Before you help yourself to another biscuit from the tin, look up and consider the state of your kitchen.
Because being surrounded by a mess might make you scoff too many unhealthy snacks, according to a study.
Researchers said chaotic environments make us loosen our self-control, meaning we can graze on as much as double the amount of "forbidden foods".
The study by Cornell University in the US assessed how much food was eaten by 98 young women in ten-minutes in different settings.
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To test the theory, two groups of 19-year-olds were asked to wait in kitchens with bowls of food, including cookies, crackers and carrots.
One was a chaotic environment, while the other was neat and tidy. In the messy kitchen, the teenagers ate double the amount of cookies than in the well-ordered one.
The amount of savoury crackers and carrots eaten by the participants was the same in both kitchens.
In all, the women in the messy kitchen ate biscuits amounting to an average of 103 calories compared to 38 calories in the tidy one.
Lead author Lenny Vartanian, of Australia's University of New South Wales, said: "Being in a chaotic environment and feeling out of control is bad for diets. It seems to lead people to think, 'Everything else is out of control, so why shouldn't I be?' I suspect the same would hold with males."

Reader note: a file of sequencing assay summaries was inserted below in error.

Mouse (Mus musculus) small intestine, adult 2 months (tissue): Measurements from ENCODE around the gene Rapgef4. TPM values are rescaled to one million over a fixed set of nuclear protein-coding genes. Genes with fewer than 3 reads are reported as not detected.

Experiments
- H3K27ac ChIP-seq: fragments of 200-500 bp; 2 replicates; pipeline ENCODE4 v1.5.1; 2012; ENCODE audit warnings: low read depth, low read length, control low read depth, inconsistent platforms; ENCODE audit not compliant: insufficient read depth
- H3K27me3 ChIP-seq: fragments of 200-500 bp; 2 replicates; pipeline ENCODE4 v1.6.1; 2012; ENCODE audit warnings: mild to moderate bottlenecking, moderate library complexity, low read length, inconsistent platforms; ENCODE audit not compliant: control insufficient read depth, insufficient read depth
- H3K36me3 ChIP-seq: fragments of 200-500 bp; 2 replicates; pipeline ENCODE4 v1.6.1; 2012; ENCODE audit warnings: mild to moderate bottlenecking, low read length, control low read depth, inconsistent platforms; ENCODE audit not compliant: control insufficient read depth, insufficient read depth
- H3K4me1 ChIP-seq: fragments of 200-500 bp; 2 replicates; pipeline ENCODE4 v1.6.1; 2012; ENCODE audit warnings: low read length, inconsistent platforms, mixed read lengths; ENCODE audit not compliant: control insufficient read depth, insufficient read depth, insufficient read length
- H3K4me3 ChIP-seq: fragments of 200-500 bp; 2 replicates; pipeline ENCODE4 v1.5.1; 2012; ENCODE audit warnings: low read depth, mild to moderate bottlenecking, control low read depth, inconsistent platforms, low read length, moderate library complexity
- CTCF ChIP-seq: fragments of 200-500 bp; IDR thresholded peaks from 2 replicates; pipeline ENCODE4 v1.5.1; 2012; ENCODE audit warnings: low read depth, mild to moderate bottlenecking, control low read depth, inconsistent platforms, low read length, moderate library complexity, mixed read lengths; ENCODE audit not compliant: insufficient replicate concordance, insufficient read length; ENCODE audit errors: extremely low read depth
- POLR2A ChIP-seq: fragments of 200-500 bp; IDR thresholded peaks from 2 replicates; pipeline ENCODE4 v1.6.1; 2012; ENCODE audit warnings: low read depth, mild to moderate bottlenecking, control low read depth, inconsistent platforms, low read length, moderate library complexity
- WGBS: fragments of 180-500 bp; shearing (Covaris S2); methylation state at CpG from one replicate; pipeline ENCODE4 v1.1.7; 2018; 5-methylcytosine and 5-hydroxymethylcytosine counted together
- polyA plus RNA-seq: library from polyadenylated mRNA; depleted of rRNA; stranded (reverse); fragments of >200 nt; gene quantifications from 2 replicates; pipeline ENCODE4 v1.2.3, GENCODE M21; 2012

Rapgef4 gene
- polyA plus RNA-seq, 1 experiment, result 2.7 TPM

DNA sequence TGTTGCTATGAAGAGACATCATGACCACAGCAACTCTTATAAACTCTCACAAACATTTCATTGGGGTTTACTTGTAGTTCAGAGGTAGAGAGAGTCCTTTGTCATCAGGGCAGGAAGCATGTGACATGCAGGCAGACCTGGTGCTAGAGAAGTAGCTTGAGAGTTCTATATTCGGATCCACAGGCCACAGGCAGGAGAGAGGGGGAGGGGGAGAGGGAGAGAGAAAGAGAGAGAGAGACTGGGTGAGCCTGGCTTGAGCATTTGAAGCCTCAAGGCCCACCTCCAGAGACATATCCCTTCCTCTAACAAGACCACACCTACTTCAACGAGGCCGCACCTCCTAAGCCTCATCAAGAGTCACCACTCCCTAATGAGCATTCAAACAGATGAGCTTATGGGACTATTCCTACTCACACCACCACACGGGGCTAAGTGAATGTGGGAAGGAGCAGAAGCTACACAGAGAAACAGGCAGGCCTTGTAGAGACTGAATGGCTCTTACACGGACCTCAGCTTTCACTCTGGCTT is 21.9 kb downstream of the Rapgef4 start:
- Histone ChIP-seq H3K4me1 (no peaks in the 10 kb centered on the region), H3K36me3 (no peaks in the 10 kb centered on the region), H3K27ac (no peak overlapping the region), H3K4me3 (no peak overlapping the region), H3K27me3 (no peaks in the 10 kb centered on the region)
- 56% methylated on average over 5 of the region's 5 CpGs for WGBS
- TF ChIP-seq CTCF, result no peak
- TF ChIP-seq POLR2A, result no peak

The researchers also found that asking participants to recall a time when they felt in control of their lives limited how much they ate before they entered the chaotic kitchen. Conversely, they had more cookies in both kitchens after thinking about a chaotic period.
The researchers suggest meditating might increase feelings of self-control to prevent snacking. But co-author Brian Wansink, director of the Cornell Food and Brand Lab, pointed out: "It's probably easier just to keep our kitchens cleaned up."
The results also seem to support a theory that self-control is limited. Because the participants had to control their emotions more in the chaotic kitchen, they had less capacity to stop eating.
- Daily Mail